3. This Sunday, it was made public that the new Attorney General has made it clear to the government that this bill is unconstitutional, and violates the principles of religious freedom in a way that cannot withstand judicial review. There is doubt that the last word has not been said in this saga, and we expect new developments in the coming days, as the Haredi parties attempt to deal with this new front in the battle.


THE KOTEL AGREEMENT

  1. The pressure on the ultra-Orthodox politicians to withdraw their unspoken support for the Kotel agreement, which they voted against knowing that it would easily be approved by the government, is increasing. As a result, Minister Deri (Shas) and Rabbi Shalom Cohen (Head of the Shas Council of Torah Sages) have demanded that the agreement be nullified (even though they had approved of it in the past), lest Shas leave the coalition and overthrow the government. “It is not acceptable that the government makes these kinds of decisions,” said Deri. “We won’t sit in a government that recognizes the Reform, not over the Western Wall, not for marriage, and not for divorce.”
  2. Rabbi Shmuel Rabinovitch, Rabbi of the Western Wall, also changed his position, petitioning the Haredi political parties to void the agreement. Rabbi Rabinovitch had led the negotiations and approved the agreement, but his views are also becoming radicalized under the pressure.
  3. On the legal front, supporters of the agreement face another problem, for the High Court has ordered the government to respond to the “Original Women of the Wall’s” petition submitted by the Center for Women’s Justice (Attorney Susan Weiss). The government now has 12 days to explain why women are denied their right to read from Torah scrolls at the Western Wall, as of March 14, 2016.
  4. The Women of the Wall intend to expand their operations, and, for the first time, conduct a women’s “Priestly blessing” ceremony at the Western Wall during Passover. Their declared intent has been met with harsh reprimands from the Western Wall rabbi and his associates, further heightening tensions.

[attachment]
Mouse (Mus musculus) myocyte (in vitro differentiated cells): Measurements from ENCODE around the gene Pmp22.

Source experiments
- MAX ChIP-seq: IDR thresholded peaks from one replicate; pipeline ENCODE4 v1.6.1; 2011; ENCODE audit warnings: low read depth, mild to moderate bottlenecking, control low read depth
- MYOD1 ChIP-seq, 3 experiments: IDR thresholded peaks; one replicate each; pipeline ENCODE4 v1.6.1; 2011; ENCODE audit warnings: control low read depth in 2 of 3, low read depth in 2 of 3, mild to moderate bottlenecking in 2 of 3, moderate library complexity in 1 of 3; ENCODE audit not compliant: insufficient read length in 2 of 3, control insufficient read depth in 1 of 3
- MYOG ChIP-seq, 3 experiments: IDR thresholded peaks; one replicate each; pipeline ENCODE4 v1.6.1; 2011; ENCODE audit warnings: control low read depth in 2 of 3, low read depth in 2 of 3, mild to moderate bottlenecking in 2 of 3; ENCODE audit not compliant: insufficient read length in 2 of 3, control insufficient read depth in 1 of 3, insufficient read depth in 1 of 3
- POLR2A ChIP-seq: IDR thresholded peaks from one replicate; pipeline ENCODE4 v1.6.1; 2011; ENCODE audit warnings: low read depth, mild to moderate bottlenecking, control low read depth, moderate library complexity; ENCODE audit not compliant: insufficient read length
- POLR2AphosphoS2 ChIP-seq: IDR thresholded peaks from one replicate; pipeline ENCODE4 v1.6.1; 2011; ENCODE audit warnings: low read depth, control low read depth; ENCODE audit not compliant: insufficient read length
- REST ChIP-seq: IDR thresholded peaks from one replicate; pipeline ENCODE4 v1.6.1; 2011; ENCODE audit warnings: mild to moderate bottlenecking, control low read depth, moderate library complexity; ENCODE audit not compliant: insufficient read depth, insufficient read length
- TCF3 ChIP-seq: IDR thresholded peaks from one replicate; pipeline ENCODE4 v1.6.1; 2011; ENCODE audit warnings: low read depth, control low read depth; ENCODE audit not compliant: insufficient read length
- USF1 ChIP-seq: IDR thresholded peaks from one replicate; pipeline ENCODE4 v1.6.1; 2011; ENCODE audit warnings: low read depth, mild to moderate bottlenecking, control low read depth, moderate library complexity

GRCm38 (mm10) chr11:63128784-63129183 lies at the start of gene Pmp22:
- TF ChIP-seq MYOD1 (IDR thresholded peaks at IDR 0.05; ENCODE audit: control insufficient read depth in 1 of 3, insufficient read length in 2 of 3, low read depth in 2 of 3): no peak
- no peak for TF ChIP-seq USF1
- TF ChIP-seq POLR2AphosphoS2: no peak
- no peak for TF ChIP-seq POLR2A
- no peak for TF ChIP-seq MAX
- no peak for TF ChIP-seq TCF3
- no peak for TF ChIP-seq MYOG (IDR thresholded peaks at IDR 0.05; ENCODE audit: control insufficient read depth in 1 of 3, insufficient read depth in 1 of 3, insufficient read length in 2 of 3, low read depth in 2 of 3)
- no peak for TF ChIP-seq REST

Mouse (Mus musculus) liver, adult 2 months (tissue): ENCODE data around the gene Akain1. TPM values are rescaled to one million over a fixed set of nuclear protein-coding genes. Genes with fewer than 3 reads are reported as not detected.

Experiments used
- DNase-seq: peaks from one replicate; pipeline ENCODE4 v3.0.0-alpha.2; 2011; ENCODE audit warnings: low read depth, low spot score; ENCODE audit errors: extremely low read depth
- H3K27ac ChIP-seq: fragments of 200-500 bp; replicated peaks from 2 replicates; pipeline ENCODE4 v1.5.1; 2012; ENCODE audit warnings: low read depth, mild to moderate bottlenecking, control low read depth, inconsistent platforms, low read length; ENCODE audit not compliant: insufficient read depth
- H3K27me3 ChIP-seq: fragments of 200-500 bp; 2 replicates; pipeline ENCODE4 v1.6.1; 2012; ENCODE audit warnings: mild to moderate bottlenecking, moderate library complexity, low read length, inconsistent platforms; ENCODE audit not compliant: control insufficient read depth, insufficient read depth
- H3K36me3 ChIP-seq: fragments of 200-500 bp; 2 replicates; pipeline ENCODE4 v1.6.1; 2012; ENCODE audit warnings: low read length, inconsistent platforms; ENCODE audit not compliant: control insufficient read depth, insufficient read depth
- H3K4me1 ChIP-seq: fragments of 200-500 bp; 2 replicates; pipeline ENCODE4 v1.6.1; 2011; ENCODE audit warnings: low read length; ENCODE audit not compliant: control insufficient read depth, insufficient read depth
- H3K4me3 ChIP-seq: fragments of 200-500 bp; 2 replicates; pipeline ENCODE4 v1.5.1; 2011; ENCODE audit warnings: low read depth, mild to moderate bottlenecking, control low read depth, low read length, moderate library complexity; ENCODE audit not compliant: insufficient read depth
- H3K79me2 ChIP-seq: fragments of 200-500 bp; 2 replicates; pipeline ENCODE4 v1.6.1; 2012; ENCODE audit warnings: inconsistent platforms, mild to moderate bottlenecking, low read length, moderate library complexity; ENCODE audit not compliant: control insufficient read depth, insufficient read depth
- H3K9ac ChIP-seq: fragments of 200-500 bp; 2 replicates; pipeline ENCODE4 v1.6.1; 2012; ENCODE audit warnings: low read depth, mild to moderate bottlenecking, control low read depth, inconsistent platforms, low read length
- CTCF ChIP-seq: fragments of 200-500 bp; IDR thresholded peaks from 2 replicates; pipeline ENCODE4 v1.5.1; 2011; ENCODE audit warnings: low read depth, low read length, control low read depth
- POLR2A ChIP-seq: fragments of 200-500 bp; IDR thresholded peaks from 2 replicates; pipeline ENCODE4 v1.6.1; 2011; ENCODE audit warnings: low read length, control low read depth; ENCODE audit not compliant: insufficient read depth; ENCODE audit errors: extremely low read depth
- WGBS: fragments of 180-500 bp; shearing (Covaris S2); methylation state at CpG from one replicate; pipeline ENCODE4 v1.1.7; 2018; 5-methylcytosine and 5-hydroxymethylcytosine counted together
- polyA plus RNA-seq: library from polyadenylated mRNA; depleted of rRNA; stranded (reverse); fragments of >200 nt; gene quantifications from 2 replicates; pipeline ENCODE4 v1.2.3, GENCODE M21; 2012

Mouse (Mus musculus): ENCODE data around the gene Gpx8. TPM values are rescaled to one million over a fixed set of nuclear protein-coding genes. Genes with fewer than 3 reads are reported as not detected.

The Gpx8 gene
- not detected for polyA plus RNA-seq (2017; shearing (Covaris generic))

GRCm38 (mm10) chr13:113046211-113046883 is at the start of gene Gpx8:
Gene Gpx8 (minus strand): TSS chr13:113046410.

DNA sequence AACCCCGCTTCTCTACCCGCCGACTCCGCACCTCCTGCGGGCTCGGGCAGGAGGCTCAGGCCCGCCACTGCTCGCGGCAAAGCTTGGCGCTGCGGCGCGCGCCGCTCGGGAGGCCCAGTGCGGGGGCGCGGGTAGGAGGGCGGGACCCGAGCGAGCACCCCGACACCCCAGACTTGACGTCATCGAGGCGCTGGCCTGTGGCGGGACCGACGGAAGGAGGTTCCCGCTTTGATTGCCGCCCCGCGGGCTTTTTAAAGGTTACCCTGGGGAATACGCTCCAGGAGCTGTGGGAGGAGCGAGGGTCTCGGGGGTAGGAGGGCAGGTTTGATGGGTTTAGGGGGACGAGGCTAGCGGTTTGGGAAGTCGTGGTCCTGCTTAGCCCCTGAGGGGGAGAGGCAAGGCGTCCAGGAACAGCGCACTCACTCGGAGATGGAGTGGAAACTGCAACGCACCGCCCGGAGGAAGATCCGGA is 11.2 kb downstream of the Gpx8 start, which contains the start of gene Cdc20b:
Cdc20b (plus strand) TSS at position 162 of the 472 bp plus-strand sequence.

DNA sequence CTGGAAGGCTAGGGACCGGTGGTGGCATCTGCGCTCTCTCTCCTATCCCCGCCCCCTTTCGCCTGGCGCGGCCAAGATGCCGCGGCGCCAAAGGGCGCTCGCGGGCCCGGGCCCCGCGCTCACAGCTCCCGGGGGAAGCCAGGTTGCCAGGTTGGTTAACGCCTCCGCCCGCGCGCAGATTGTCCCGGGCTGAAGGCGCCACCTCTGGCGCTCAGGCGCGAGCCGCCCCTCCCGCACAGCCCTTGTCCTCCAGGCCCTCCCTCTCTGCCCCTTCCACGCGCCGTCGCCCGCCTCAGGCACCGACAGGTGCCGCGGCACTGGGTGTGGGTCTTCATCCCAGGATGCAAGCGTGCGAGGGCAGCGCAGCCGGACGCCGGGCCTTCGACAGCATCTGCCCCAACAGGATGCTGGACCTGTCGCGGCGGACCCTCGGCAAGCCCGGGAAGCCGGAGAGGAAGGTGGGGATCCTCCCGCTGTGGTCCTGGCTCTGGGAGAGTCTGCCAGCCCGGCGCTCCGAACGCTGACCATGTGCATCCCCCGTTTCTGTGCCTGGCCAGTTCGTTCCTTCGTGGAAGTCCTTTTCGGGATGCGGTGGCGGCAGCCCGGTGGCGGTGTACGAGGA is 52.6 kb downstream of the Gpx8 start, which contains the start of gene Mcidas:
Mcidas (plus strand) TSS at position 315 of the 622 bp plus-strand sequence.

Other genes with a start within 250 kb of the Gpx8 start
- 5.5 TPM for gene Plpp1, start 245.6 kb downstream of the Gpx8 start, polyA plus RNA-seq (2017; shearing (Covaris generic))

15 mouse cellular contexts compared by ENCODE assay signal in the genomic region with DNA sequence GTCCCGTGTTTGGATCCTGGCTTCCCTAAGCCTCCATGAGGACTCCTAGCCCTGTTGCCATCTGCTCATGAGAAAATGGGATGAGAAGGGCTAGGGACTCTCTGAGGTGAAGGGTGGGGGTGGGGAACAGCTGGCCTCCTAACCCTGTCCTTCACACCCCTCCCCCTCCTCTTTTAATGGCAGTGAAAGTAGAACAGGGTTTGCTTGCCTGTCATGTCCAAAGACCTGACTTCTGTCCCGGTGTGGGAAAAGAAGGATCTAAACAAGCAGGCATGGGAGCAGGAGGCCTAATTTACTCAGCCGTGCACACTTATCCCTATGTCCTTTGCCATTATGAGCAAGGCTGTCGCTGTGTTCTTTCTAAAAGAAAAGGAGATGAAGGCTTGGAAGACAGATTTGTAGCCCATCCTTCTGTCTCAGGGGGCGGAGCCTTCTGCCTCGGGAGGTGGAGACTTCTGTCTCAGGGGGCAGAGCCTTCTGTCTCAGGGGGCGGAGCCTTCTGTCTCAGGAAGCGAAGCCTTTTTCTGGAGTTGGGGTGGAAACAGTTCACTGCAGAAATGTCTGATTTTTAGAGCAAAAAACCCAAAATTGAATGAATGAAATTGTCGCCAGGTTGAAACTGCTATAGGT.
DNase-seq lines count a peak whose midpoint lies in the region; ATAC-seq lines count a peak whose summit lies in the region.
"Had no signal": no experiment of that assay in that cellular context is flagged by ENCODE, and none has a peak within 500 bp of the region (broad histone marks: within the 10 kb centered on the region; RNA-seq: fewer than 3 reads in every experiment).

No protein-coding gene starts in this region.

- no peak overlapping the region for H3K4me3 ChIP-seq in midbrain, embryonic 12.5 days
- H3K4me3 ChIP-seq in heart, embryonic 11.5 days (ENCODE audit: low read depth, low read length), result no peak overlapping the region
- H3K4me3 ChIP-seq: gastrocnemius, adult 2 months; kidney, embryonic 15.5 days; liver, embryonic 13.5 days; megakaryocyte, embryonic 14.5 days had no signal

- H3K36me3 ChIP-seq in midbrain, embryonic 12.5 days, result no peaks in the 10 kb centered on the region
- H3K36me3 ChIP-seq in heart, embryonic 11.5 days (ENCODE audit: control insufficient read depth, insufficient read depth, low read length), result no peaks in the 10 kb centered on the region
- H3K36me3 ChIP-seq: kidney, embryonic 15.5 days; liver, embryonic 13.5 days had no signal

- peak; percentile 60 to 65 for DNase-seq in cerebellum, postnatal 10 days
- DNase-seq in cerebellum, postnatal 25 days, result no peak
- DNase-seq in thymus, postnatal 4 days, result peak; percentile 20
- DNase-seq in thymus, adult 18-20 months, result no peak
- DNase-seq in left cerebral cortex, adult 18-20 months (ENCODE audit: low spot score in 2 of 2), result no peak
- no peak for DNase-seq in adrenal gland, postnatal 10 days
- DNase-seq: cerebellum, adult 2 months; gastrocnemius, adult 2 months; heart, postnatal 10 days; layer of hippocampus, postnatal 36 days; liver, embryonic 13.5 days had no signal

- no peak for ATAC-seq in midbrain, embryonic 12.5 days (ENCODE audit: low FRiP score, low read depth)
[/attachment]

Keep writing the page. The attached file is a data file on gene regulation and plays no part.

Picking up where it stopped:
Rising flames of resistance to the Western Wall agreement

The platform for egalitarian prayer at Robinson's Arch, under fire

The platform for egalitarian prayer at Robinson’s Arch, under fire

Uri-Regev-profile-photo-e1425932791183Since last week’s RRFEI bulletin [link], the flames of religious detraction against the Kotel agreement have been rising. This has been covered widely in the Anglo Jewish and international media; below, RRFEI provides you with the original Hebrew pronouncements of: the Chief Rabbinate, the Ashkenazi Council of [Great] Torah Sages [link], the Sephardic Council of [Wise] Torah Sages [link], Rabbi Shlomo Amar [link] (current Sephardic Chief Rabbi of Jerusalem), Rabbi Shmuel Auerbach [link] (a leading Ashkenazi Lithuanian posek), and Rabbi Eliyahu Bakshi-Doron[link] (former Sephardi Chief Rabbi of Israel).

There is no doubt that both Shas’ and UTJ’s key political leaders were involved in the Kotel agreement process and gave it their (quiet) nods, even as it was stipulated that they would vote against it (knowing that their nays would be in the minority). They did not anticipate the extent to which the ultra-Orthodox media would drum up resistance and anger, nor that some key rabbinic leaders (particularly those with an axe to grind against the ultra-Orthodox political powers that be) would be stoking these flames.

For instance, In the case of the Sephardic ultra-Orthodox, while the Council of [Wise] Torah Sages continues to back Minister Rabbi Aryeh Deri, their anti-Reform rhetoric is quite vitriolic. In the case of the Ashkenazi ultra-Orthodox, Rabbi Auerbach has been consistently opposed to the leading forces of Ashkenazi Haredi Judaism on IDF draft issues. In both cases, discontented rabbinic elements are riding the issues of the Western Wall and the Supreme Court’s ruling on mikva’ot under the guise of religious purism.

As we read these sources, let’s note the following:

  • The ugliness of the rhetoric;
  • Both the Kotel agreement and the Supreme Court ruling on the mikva’ot have been assailed – so the operative byproduct is both anti-Reform, as well as anti-civil judiciary and the rule of law;
  • The Zionist Orthodox Jewish Home party has once again emerged as a religious smorgasbord, with its party chairperson continuing to back the Kotel agreement, which is essentially an expansion of his own initiative three years ago when he was Minister of Diaspora Affairs. On the other hand, the party’s stauncher religious and political right, represented by Minister Uri Ariel and MK Smotrich [link] are expressing a more aggressive and rigid stance, challenging the agreement and, implicitly, Bennett’s leadership;
  • All in all, one cannot begin to understand this chaos without understanding the subtext, which goes beyond the Kotel, into personal, political and ideological rivalries. The makers of this deal had hoped it would fly under the radar, but these internal interests and the intense media attention caused by the confluence of events, including the CCAR conference in Israel, which presented the Kotel agreement as a major victory, elicited to these responses.
  • While these voices are attacking the “Reform,” they have a very limited idea of what “Reform” is, and use it as a generic label to describe anybody with whom they have religious disagreements.